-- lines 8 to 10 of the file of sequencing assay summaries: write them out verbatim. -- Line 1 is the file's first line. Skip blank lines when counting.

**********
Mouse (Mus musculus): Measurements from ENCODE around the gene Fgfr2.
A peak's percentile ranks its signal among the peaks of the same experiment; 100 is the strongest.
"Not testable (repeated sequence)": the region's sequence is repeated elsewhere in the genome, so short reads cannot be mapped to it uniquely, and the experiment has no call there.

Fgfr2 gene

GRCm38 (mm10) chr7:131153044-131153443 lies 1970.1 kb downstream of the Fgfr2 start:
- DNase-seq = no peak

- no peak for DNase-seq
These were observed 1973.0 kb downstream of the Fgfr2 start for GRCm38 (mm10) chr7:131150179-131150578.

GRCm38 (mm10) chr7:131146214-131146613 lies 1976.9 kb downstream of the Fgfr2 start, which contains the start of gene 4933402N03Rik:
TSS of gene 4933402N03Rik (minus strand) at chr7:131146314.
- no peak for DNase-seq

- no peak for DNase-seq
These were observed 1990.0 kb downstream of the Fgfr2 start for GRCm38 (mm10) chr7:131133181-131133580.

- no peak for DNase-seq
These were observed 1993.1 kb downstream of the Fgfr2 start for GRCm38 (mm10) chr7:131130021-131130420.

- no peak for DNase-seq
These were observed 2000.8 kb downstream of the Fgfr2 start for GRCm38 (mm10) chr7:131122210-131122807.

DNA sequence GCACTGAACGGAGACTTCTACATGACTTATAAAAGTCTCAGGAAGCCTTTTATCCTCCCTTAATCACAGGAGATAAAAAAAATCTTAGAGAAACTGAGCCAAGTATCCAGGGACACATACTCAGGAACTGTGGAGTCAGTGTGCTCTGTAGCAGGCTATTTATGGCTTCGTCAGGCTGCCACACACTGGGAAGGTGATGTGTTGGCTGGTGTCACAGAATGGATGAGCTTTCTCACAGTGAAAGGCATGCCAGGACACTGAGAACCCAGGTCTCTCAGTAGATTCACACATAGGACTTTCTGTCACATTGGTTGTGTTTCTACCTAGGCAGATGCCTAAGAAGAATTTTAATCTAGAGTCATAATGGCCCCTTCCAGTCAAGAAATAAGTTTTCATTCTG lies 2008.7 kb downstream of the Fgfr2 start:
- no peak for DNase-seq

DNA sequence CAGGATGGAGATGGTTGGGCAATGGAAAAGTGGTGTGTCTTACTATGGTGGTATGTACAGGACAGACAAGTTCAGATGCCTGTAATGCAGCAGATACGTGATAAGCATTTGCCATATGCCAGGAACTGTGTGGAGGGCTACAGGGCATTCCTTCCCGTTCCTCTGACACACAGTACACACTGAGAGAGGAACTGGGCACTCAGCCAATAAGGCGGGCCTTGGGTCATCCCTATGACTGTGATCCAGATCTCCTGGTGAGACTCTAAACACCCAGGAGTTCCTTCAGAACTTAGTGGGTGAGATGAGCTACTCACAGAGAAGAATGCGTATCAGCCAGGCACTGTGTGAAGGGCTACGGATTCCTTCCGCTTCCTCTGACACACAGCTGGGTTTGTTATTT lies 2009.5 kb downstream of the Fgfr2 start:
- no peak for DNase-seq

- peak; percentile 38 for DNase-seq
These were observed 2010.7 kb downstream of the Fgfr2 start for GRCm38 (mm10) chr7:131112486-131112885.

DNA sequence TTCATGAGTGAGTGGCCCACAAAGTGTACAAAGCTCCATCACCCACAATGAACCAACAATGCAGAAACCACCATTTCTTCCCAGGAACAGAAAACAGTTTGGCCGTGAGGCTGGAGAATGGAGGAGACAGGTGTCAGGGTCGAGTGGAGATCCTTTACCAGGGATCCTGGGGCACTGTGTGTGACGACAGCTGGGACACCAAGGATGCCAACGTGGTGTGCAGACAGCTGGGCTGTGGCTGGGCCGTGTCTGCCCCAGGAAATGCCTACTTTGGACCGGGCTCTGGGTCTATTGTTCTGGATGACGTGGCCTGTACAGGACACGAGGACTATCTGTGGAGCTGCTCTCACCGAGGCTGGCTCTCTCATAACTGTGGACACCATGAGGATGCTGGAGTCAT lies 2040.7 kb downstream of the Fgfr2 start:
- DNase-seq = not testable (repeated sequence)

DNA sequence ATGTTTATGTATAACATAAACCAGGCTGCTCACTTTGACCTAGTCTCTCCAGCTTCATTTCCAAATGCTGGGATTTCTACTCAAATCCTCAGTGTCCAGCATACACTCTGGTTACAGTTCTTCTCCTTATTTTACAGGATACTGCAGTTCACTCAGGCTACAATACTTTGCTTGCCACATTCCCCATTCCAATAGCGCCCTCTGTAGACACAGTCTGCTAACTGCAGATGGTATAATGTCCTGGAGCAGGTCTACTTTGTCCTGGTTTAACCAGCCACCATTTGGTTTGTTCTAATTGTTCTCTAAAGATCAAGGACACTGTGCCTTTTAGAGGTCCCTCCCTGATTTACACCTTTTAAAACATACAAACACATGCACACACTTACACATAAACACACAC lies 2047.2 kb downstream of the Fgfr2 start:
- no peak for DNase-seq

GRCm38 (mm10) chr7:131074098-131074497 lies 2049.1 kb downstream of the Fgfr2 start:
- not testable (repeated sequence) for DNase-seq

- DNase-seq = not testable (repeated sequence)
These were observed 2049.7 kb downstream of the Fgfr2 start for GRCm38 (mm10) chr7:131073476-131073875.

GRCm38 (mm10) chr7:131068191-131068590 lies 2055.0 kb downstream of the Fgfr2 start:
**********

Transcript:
These were observed 1973.0 kb downstream of the Fgfr2 start for GRCm38 (mm10) chr7:131150179-131150578.

GRCm38 (mm10) chr7:131146214-131146613 lies 1976.9 kb downstream of the Fgfr2 start, which contains the start of gene 4933402N03Rik:
TSS of gene 4933402N03Rik (minus strand) at chr7:131146314.